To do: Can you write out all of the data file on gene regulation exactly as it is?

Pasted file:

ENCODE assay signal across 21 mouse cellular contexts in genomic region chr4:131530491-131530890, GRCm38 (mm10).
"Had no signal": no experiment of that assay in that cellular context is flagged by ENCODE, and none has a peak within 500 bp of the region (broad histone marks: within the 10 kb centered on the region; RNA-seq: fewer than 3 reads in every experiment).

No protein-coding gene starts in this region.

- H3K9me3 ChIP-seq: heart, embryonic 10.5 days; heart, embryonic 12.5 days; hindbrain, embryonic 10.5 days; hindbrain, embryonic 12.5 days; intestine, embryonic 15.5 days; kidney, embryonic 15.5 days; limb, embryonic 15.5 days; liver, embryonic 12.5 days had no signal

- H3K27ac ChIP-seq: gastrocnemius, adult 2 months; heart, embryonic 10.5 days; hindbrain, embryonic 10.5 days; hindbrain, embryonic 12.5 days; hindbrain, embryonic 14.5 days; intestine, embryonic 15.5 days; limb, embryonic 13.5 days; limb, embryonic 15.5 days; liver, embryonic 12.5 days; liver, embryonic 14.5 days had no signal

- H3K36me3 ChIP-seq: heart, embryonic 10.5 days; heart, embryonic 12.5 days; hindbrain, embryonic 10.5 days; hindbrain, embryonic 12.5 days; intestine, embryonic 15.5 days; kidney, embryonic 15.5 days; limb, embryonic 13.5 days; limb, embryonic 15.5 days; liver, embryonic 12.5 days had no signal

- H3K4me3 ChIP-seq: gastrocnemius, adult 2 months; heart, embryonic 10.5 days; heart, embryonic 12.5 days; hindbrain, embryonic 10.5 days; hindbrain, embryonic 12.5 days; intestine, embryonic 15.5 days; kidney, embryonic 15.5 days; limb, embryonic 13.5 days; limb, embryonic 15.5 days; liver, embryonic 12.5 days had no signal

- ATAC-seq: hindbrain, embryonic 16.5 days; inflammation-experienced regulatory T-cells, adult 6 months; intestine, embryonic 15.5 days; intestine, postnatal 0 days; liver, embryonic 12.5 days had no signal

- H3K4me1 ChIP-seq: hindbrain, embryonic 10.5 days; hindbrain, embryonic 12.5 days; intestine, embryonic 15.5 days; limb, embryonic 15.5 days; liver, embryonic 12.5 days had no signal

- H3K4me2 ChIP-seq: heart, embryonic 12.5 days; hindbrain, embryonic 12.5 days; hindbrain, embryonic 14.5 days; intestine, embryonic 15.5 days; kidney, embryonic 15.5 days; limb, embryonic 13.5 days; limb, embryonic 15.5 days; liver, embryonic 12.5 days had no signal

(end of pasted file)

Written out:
ENCODE assay signal across 21 mouse cellular contexts in genomic region chr4:131530491-131530890, GRCm38 (mm10).
"Had no signal": no experiment of that assay in that cellular context is flagged by ENCODE, and none has a peak within 500 bp of the region (broad histone marks: within the 10 kb centered on the region; RNA-seq: fewer than 3 reads in every experiment).

No protein-coding gene starts in this region.

- H3K9me3 ChIP-seq: heart, embryonic 10.5 days; heart, embryonic 12.5 days; hindbrain, embryonic 10.5 days; hindbrain, embryonic 12.5 days; intestine, embryonic 15.5 days; kidney, embryonic 15.5 days; limb, embryonic 15.5 days; liver, embryonic 12.5 days had no signal

- H3K27ac ChIP-seq: gastrocnemius, adult 2 months; heart, embryonic 10.5 days; hindbrain, embryonic 10.5 days; hindbrain, embryonic 12.5 days; hindbrain, embryonic 14.5 days; intestine, embryonic 15.5 days; limb, embryonic 13.5 days; limb, embryonic 15.5 days; liver, embryonic 12.5 days; liver, embryonic 14.5 days had no signal

- H3K36me3 ChIP-seq: heart, embryonic 10.5 days; heart, embryonic 12.5 days; hindbrain, embryonic 10.5 days; hindbrain, embryonic 12.5 days; intestine, embryonic 15.5 days; kidney, embryonic 15.5 days; limb, embryonic 13.5 days; limb, embryonic 15.5 days; liver, embryonic 12.5 days had no signal

- H3K4me3 ChIP-seq: gastrocnemius, adult 2 months; heart, embryonic 10.5 days; heart, embryonic 12.5 days; hindbrain, embryonic 10.5 days; hindbrain, embryonic 12.5 days; intestine, embryonic 15.5 days; kidney, embryonic 15.5 days; limb, embryonic 13.5 days; limb, embryonic 15.5 days; liver, embryonic 12.5 days had no signal

- ATAC-seq: hindbrain, embryonic 16.5 days; inflammation-experienced regulatory T-cells, adult 6 months; intestine, embryonic 15.5 days; intestine, postnatal 0 days; liver, embryonic 12.5 days had no signal

- H3K4me1 ChIP-seq: hindbrain, embryonic 10.5 days; hindbrain, embryonic 12.5 days; intestine, embryonic 15.5 days; limb, embryonic 15.5 days; liver, embryonic 12.5 days had no signal

- H3K4me2 ChIP-seq: heart, embryonic 12.5 days; hindbrain, embryonic 12.5 days; hindbrain, embryonic 14.5 days; intestine, embryonic 15.5 days; kidney, embryonic 15.5 days; limb, embryonic 13.5 days; limb, embryonic 15.5 days; liver, embryonic 12.5 days had no signal